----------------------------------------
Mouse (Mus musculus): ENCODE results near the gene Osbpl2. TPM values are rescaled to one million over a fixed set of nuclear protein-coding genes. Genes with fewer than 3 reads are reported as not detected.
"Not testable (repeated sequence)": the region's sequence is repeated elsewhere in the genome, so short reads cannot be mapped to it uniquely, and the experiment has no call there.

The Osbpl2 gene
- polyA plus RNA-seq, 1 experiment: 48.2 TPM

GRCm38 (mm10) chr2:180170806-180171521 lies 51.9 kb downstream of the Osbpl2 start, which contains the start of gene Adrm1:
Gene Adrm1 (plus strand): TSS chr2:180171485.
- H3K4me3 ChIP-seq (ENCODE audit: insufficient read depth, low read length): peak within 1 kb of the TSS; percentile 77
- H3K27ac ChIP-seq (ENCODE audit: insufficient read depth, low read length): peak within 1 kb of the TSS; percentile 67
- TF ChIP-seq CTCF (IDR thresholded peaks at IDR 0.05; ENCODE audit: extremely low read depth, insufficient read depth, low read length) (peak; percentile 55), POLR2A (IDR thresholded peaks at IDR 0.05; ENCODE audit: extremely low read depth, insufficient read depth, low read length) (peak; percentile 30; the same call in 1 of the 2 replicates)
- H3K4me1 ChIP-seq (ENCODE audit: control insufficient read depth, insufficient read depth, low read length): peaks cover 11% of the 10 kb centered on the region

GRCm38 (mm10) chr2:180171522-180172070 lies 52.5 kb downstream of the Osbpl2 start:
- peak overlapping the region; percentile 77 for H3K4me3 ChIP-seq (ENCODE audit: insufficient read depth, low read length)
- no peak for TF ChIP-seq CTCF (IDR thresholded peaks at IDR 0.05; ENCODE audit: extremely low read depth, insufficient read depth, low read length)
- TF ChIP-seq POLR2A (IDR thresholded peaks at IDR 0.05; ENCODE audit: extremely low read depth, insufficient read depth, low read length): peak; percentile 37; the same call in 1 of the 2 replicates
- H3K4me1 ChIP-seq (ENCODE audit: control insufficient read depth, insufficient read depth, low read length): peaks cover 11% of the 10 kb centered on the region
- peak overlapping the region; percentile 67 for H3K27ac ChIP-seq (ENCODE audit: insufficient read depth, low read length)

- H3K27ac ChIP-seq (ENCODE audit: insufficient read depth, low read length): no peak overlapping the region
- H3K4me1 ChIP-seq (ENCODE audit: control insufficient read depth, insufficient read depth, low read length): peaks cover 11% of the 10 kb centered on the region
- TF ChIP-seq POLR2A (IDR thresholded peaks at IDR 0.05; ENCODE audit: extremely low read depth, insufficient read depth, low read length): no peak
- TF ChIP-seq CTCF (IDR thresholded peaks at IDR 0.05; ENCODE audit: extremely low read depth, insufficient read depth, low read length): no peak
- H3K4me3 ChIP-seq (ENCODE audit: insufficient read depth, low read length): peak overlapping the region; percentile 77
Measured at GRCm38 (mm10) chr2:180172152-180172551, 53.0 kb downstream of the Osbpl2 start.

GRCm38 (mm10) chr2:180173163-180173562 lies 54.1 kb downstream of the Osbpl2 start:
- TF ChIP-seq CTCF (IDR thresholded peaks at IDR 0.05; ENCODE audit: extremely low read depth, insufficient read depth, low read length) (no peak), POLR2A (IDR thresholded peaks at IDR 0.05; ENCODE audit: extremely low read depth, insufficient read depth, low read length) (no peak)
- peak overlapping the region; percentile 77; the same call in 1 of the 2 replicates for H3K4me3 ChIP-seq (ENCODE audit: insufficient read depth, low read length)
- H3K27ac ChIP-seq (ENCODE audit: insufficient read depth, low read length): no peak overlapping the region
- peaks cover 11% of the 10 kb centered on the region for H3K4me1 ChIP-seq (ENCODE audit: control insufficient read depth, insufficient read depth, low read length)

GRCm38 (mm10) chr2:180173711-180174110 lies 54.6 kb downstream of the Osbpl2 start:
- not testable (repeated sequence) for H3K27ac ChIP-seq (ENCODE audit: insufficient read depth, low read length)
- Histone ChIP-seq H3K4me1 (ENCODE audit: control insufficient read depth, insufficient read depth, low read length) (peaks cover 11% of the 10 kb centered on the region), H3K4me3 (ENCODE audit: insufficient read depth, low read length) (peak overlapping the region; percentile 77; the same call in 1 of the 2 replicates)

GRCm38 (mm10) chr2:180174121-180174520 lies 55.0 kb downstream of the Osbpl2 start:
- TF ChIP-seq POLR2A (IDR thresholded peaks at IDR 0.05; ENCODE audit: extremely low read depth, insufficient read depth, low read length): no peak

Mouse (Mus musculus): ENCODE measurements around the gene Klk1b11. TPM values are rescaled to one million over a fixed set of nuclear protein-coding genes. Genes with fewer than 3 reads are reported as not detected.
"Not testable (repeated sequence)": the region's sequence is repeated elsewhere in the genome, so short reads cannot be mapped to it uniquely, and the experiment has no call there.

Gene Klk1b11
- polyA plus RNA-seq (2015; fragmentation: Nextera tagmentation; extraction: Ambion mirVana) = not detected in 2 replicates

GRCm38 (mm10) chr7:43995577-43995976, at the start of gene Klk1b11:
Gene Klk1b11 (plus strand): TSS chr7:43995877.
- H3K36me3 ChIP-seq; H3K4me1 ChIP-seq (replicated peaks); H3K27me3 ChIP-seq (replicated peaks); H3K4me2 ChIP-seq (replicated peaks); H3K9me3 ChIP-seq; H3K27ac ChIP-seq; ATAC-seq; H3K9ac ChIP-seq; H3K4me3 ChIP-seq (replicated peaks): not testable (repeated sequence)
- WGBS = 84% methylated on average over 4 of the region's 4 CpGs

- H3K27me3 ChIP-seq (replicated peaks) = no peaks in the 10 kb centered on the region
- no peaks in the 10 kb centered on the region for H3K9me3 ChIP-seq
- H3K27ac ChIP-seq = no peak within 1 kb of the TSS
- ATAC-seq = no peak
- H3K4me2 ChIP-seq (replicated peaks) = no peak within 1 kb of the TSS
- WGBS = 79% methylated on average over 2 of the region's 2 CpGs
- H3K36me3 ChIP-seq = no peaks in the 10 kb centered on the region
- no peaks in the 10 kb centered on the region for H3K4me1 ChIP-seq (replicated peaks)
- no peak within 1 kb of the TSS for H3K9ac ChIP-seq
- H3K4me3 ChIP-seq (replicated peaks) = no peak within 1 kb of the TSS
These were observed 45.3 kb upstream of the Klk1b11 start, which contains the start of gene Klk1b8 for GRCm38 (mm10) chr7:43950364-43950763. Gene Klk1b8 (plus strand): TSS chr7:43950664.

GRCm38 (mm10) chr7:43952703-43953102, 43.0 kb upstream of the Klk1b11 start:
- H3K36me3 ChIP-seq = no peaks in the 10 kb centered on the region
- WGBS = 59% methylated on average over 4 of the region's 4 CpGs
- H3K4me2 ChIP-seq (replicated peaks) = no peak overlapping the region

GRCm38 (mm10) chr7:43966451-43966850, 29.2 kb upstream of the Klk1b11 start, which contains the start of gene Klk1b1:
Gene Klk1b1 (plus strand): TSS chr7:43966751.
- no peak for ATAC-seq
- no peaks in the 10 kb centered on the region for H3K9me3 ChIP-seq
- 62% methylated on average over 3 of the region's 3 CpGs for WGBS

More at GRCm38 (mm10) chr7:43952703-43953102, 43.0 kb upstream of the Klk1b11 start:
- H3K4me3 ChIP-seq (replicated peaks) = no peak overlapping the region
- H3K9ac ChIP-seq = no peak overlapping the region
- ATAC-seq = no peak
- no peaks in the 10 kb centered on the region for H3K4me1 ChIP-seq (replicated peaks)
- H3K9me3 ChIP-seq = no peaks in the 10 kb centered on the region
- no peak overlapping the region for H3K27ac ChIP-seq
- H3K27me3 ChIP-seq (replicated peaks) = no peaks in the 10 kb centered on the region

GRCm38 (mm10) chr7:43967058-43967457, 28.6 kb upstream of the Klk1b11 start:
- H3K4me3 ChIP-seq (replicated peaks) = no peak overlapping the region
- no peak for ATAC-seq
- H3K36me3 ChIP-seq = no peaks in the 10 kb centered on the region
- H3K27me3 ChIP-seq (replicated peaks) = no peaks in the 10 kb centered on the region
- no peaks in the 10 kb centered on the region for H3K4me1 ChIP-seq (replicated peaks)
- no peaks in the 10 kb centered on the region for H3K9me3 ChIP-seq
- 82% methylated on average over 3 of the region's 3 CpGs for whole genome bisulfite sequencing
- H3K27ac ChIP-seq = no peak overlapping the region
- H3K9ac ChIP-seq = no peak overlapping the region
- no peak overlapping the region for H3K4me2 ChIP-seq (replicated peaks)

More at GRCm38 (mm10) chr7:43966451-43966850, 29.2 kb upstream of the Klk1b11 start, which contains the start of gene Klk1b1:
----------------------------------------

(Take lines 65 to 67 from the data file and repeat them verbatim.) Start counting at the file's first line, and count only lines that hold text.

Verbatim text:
- no peaks in the 10 kb centered on the region for H3K4me1 ChIP-seq (replicated peaks)
- H3K9me3 ChIP-seq = no peaks in the 10 kb centered on the region
- no peak overlapping the region for H3K27ac ChIP-seq